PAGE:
Tea plantation hills. Photo Credit: Thinkstock by Getty Images
After a long winter dry spell, widespread rainfall has brought delight to tea planters in sub-Himalayan West Bengal including Darjeeling, one of the highest tea-producing regions of the country, reports India’s The Economic Times. The rains are expected to give a heavy boost to the quality and quantity of the first flush.
Per Indian meteorological department statistics, Sikkim and the Sub-Himalayan region hills witnessed 30.6 mm of rainfall from March 1–15, which is 20% higher than usual for this period.
“The rainfall is expected to brighten overall [the] first flush scenario in [the] entire tea belt in sub-Himalayan West Bengal,” said R. Lochan, a veteran tea trader and Confederation of Indian Industry (CII) North Bengal Chapter Chairman. The region including Darjeeling produces around 300 million kg of tea a year, around one fourth of the national yield.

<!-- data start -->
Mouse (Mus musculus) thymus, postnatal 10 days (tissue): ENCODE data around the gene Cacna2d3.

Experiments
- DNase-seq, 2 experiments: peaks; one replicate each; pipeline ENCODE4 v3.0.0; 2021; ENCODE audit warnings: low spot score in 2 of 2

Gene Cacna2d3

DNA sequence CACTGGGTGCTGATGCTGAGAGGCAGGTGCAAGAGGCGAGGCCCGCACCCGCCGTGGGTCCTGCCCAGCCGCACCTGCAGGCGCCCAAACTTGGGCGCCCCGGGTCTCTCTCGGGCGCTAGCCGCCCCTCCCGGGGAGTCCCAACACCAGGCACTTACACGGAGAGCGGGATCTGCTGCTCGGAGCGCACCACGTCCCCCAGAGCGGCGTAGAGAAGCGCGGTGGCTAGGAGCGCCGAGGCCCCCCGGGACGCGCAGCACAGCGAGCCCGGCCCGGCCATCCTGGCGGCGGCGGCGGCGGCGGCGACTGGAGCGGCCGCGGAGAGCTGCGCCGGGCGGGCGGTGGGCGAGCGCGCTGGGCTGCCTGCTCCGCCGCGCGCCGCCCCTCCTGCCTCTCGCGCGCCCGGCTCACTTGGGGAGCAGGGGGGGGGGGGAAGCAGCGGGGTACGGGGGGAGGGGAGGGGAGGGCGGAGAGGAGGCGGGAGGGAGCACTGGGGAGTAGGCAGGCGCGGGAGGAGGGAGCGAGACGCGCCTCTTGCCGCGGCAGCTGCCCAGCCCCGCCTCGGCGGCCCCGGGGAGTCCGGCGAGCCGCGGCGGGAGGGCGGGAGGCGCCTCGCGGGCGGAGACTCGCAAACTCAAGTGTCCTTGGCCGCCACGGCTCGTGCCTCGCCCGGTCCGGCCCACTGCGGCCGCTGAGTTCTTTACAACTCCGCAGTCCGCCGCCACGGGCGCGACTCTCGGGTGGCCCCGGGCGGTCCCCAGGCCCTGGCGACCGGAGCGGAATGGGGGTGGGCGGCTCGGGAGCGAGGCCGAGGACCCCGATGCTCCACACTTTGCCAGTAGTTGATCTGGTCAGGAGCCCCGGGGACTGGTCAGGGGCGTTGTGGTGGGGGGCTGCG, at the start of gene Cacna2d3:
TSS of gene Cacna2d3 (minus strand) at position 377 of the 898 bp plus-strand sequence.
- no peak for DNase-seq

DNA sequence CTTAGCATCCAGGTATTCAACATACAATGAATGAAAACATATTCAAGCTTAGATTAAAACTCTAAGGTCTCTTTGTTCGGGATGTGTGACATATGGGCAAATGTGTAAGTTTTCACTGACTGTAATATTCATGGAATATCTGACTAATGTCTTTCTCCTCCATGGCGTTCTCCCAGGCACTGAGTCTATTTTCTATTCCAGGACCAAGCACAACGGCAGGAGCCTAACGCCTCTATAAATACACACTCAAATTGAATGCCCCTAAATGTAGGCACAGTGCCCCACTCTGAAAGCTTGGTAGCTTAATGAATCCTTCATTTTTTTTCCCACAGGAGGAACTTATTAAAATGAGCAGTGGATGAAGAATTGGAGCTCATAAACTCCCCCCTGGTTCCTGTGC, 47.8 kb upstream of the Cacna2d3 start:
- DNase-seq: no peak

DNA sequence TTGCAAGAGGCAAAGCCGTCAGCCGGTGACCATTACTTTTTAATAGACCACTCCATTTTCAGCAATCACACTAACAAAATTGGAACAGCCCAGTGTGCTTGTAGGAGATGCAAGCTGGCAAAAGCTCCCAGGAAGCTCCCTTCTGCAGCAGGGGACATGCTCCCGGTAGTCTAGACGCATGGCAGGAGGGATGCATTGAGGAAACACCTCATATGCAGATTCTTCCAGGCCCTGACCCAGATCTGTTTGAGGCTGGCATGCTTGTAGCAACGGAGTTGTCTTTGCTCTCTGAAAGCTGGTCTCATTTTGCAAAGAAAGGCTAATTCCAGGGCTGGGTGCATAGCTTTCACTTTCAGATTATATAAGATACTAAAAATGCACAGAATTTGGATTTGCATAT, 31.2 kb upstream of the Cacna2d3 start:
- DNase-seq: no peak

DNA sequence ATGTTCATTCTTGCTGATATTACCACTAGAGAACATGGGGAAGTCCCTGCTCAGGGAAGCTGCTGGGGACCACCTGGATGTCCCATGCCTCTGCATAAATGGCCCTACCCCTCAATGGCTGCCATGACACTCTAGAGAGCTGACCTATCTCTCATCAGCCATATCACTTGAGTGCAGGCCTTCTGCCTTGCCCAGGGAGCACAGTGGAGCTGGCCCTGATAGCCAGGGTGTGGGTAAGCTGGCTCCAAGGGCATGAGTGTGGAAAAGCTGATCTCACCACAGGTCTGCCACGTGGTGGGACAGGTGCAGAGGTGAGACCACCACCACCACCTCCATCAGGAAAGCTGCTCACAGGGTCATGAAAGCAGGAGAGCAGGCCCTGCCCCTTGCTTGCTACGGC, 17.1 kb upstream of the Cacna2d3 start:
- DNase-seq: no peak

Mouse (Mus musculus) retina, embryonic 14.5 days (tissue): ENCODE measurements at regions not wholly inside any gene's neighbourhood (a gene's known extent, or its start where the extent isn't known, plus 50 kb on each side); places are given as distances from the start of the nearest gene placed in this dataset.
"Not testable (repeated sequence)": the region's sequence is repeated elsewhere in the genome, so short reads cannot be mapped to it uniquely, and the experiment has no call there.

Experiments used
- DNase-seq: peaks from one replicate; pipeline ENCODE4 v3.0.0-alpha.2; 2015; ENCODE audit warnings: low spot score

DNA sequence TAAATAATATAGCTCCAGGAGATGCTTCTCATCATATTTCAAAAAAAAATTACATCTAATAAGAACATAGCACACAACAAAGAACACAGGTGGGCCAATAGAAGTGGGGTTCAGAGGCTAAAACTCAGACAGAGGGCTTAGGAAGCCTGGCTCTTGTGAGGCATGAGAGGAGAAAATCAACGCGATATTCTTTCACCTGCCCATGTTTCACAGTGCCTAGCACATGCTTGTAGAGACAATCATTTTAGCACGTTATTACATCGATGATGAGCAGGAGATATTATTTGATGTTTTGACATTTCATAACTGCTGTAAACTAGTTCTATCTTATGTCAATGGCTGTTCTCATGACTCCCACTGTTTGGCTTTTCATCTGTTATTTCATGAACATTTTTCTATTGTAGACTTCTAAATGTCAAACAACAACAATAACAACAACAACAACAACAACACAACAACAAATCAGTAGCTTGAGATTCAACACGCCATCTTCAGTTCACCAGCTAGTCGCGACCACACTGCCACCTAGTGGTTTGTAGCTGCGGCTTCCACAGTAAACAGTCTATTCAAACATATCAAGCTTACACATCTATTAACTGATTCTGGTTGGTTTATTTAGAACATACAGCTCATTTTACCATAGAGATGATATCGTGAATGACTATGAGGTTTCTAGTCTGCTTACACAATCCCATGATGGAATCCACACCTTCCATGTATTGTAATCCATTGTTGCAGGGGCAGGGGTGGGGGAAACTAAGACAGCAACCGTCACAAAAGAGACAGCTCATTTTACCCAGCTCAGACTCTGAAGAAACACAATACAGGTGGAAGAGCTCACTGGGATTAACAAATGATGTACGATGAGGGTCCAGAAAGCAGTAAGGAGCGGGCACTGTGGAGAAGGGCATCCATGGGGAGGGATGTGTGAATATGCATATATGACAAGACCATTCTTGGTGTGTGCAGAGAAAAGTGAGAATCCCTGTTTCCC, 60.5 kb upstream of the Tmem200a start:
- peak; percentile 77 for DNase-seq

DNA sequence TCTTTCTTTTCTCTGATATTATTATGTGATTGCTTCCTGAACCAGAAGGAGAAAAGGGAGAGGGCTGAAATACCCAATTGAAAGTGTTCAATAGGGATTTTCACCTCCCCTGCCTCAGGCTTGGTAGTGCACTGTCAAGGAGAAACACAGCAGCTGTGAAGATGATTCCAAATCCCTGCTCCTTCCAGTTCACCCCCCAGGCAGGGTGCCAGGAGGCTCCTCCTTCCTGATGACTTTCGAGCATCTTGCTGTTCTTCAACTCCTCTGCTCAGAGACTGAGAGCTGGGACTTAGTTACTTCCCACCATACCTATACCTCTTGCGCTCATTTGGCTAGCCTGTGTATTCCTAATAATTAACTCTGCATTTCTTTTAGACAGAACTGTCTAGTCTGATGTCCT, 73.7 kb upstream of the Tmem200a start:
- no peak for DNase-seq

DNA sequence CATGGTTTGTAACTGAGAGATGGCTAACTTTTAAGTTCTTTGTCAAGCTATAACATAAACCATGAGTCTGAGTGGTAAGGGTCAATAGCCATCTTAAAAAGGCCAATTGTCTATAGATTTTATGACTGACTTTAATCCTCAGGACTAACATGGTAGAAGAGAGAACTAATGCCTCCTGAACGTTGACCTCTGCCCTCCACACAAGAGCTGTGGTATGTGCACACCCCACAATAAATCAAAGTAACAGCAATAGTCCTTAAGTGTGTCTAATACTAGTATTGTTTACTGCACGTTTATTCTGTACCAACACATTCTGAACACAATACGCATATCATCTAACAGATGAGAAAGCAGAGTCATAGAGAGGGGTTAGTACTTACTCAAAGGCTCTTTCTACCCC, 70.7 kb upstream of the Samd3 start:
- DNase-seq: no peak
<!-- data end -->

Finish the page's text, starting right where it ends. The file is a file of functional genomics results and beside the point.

Rains have continued to increase throughout the month, proving to be beneficial in stemming pest attacks as well. However, senior meteorologist G.N. Raha from the government’s India Meteorological Department cautions that hailstorms are possible.
“That can be disastrous,” said K.K. Mintri, Chairman of Terai Indian Planters Association, “as new and young leaves cannot withstand heavy impact of hails.”
Source: The Economic Times